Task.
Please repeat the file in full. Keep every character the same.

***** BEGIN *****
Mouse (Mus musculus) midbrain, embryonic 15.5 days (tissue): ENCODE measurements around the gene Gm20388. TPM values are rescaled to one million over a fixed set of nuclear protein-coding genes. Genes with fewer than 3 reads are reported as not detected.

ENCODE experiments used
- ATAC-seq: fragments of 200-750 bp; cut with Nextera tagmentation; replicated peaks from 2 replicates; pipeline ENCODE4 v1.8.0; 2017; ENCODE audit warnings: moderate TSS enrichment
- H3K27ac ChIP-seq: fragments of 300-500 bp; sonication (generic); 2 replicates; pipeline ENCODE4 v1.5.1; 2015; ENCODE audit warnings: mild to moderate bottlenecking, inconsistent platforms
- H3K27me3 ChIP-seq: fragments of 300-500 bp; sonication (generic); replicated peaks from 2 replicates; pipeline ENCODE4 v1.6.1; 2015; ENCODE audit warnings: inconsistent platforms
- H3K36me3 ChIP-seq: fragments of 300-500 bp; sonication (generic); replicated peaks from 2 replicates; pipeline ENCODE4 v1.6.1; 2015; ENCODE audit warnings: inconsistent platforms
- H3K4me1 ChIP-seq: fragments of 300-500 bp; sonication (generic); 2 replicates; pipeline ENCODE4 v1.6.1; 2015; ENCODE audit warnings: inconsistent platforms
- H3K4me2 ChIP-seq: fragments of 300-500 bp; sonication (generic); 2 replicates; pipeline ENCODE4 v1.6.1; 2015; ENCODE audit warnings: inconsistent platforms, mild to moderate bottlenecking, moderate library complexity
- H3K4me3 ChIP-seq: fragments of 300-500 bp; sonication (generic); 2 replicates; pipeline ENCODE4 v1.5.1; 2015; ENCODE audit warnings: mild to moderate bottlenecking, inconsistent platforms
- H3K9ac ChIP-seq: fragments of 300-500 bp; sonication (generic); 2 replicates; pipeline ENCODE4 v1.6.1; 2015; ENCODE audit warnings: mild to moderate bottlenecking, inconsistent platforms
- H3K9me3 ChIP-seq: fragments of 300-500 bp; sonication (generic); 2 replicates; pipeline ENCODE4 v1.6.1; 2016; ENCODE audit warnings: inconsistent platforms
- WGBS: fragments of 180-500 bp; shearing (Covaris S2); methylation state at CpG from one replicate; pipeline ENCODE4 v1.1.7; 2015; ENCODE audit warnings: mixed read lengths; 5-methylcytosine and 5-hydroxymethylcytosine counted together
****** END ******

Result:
Mouse (Mus musculus) midbrain, embryonic 15.5 days (tissue): ENCODE measurements around the gene Gm20388. TPM values are rescaled to one million over a fixed set of nuclear protein-coding genes. Genes with fewer than 3 reads are reported as not detected.

ENCODE experiments used
- ATAC-seq: fragments of 200-750 bp; cut with Nextera tagmentation; replicated peaks from 2 replicates; pipeline ENCODE4 v1.8.0; 2017; ENCODE audit warnings: moderate TSS enrichment
- H3K27ac ChIP-seq: fragments of 300-500 bp; sonication (generic); 2 replicates; pipeline ENCODE4 v1.5.1; 2015; ENCODE audit warnings: mild to moderate bottlenecking, inconsistent platforms
- H3K27me3 ChIP-seq: fragments of 300-500 bp; sonication (generic); replicated peaks from 2 replicates; pipeline ENCODE4 v1.6.1; 2015; ENCODE audit warnings: inconsistent platforms
- H3K36me3 ChIP-seq: fragments of 300-500 bp; sonication (generic); replicated peaks from 2 replicates; pipeline ENCODE4 v1.6.1; 2015; ENCODE audit warnings: inconsistent platforms
- H3K4me1 ChIP-seq: fragments of 300-500 bp; sonication (generic); 2 replicates; pipeline ENCODE4 v1.6.1; 2015; ENCODE audit warnings: inconsistent platforms
- H3K4me2 ChIP-seq: fragments of 300-500 bp; sonication (generic); 2 replicates; pipeline ENCODE4 v1.6.1; 2015; ENCODE audit warnings: inconsistent platforms, mild to moderate bottlenecking, moderate library complexity
- H3K4me3 ChIP-seq: fragments of 300-500 bp; sonication (generic); 2 replicates; pipeline ENCODE4 v1.5.1; 2015; ENCODE audit warnings: mild to moderate bottlenecking, inconsistent platforms
- H3K9ac ChIP-seq: fragments of 300-500 bp; sonication (generic); 2 replicates; pipeline ENCODE4 v1.6.1; 2015; ENCODE audit warnings: mild to moderate bottlenecking, inconsistent platforms
- H3K9me3 ChIP-seq: fragments of 300-500 bp; sonication (generic); 2 replicates; pipeline ENCODE4 v1.6.1; 2016; ENCODE audit warnings: inconsistent platforms
- WGBS: fragments of 180-500 bp; shearing (Covaris S2); methylation state at CpG from one replicate; pipeline ENCODE4 v1.1.7; 2015; ENCODE audit warnings: mixed read lengths; 5-methylcytosine and 5-hydroxymethylcytosine counted together